Note: Information compiled from The Heritage of Lee County, Alabama.

Dr. John Wesley Darden

John Wesley Darden, born Sept. 27, 1876 in Wilson, N.C., was the eldest child of Charles Henry and Dianah Scarborough Darden.

In their book Spoonbread and Strawberry Wine Norma Jean and Carol Darden have this to say about their uncle, Dr. John Darden. “From the age of ten, when he was unable to find medical assistance for his unconscious sister Annie, John had one driving goal, and that was to become a doctor”.

“At the age of thirteen, he was sent by Papa Darden to high school in Salisbury, N.C. Lean years followed as he worked his way through Livingstone College, medical school and an internship in Long Island, N.Y.  His was a long, hard struggle, but when he made it the pattern was established that the younger ones would follow.  Summer jobs mainly on the railroad and ships took John all over the country.  But he always found his way back to Wilson (N.C.) to share what he had seen and learned of the world and to encourage his brothers and sisters in their pursuits.  By the time he was ready to put out his shingle in 1903, Wilson already had black medical service, so John went deeper south, settling in Opelika, Alabama, where as the only black doctor in a thirty mile radius, he was greeted with an eighteen-hour workday.”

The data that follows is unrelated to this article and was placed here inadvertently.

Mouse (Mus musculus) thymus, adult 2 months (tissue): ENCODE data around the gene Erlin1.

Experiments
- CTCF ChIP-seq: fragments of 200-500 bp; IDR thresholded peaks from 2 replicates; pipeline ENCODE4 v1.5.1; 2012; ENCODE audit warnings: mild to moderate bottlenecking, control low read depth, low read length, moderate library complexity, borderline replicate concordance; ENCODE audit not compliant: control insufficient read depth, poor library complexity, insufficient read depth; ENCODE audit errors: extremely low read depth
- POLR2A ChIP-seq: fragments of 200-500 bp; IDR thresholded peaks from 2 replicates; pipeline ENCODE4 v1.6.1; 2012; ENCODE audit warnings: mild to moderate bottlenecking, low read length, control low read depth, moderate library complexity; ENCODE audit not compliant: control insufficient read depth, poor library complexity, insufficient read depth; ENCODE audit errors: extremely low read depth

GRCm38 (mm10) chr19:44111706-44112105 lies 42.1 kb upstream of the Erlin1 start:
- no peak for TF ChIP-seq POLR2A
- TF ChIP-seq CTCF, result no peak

“As soon as he could get away he went back to North Carolina to marry Maude Jean Logan.  She was born June 26, 1890”.

“Soon after, John, making calls with his new wife in his horse and buggy, became a familiar sight on the narrow dirt roads around Opelika.”